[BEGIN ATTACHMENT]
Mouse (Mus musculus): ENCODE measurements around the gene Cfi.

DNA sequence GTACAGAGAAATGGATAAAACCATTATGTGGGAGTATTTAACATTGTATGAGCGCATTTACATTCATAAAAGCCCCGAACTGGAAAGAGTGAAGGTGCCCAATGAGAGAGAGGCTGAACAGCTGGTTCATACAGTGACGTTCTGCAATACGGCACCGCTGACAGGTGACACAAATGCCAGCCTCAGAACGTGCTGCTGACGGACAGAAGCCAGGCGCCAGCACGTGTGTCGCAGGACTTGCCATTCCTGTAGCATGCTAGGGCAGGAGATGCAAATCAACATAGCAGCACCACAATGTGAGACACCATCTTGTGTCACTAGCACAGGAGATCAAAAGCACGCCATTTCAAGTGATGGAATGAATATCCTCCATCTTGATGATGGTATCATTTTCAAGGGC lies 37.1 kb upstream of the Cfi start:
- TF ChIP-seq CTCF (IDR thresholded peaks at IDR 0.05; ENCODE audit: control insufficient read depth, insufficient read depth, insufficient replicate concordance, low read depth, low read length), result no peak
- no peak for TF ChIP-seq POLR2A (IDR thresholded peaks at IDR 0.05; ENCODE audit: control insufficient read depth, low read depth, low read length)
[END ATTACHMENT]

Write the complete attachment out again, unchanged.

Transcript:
Mouse (Mus musculus): ENCODE measurements around the gene Cfi.

DNA sequence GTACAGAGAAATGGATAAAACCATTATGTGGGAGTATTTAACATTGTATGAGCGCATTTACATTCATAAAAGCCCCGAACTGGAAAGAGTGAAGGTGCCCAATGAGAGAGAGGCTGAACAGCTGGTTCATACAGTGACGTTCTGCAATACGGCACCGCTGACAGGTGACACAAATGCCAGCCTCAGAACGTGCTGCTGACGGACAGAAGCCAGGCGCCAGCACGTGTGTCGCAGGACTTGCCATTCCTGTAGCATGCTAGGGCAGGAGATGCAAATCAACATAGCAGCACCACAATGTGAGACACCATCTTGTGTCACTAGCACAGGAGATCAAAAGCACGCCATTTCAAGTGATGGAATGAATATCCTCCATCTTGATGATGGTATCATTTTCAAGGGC lies 37.1 kb upstream of the Cfi start:
- TF ChIP-seq CTCF (IDR thresholded peaks at IDR 0.05; ENCODE audit: control insufficient read depth, insufficient read depth, insufficient replicate concordance, low read depth, low read length), result no peak
- no peak for TF ChIP-seq POLR2A (IDR thresholded peaks at IDR 0.05; ENCODE audit: control insufficient read depth, low read depth, low read length)